|FIFTH WEEK NEWSLETTER|
|Welcome to another weekly update about all things conservation related. Find out this week about carnivorous peat bog plants, some promising news about coral reefs and how you can both watch and help conserve wildlife across the globe.|
We would also like to thank everyone who applied for committee positions this week, we now have a full committee!
~ The OUNCS Committee
Article Spotlight: Lab Coral Evolving Temperature Resistance Climate change, in the last couple of decades in particular, has induced a significant decrease in global coral populations as a result of coral bleaching; a process in which increased sea temperatures lead to the loss of the algal endosymbionts of coral and thus increased coral mortality. Currently, rates of climate change are exceeding the rate at which corals and their symbionts can adapt to these temperature changes, but a study recently published in Science Advances suggests that the introduction of heat-evolved strains of the algal endosymbionts to corals can increase the tolerance of the corals to bleaching, and could potentially be used to protect and maintain reef environments. In this study, ten strains of a common microalgal endosymbiont of some corals were cultured in the lab at elevated temperatures of 31˚C for four years. While the optimum temperature for photosynthesis of these algal strains remained the same, exposure to increased temperatures did lead to adaptations increasing the efficiency of photosynthesis at higher temperatures, unlike in wild-type strains which were grown for the same amount of time at temperatures of 27˚C. Three of the ten heat-evolved strains, when introduced back into corals, resulted in significantly increased tolerance of the corals to bleaching. This study seems promising for the conservation of coral reefs and the marine life that relies on them. However, investigation into both the success of this treatment in a range of other coral species and also the success of the treatment in the long-term is required to further establish the significance of these methods as a whole.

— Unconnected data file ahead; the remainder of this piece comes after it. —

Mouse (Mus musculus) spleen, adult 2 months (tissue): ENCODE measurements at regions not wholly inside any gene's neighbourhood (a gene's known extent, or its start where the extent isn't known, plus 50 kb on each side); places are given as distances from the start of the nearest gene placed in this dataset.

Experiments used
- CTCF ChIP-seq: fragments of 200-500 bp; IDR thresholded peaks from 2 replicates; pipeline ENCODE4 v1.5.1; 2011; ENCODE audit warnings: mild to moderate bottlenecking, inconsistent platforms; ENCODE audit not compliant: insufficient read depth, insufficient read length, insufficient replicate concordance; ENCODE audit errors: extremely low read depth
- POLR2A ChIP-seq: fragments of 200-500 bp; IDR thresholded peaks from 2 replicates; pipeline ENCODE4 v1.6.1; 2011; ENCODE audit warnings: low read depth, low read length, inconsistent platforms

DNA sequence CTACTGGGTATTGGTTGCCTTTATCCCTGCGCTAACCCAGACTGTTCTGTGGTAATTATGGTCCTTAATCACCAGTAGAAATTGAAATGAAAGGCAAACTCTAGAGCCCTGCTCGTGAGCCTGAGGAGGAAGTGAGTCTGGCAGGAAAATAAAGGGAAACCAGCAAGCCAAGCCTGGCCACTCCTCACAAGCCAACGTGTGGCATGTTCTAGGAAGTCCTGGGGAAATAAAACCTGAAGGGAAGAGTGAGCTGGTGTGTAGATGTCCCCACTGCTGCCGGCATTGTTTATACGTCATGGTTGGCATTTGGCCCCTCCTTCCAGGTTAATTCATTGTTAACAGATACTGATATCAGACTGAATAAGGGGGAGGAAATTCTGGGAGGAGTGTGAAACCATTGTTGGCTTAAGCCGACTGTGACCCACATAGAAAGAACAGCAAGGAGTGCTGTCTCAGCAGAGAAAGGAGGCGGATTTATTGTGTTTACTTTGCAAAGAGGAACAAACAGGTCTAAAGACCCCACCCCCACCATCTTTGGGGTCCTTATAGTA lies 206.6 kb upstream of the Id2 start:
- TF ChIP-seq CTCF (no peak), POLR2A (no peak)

You can find the article here.
Article Spotlights are brought to you by Ayla Webb
Nature From Your Sofa: Live Webcams Although lockdown is now starting to ease a little, many of us are still stuck at home and the RSPB and the Wildlife Trust reserves remain closed. However, there are ways of enjoying the sounds and sights of your local nature reserves and favourite wild places from the comfort of your own sofa. The National Wildlife Trusts as well as many local wildlife trusts have webcams on their website which may be for you if you’re missing your regular nature reserve trips. They allow us to experience some of the UK’s best wild places and most intriguing species from badgers in Cumbria to puffins in the English channel to the majestic nesting ospreys of Rutland Water (and their chicks), who have returned to the East Midlands after spending the winter in West Africa. Webcams can also be really important in aiding conservation efforts as well as educating the general public about biodiversity and the ‘secret lives’ of many species.
You can find the webcams here.
Looking a bit further a-field, The Cornell Lab of Ornithology also have some live bird cams which are great if you’re looking to learn a bit more about bird behaviour, ecology, and the exciting life of birds. The webcams that you can choose include feeding hummingbirds in Texas and albatross parents and their chicks in New Zealand.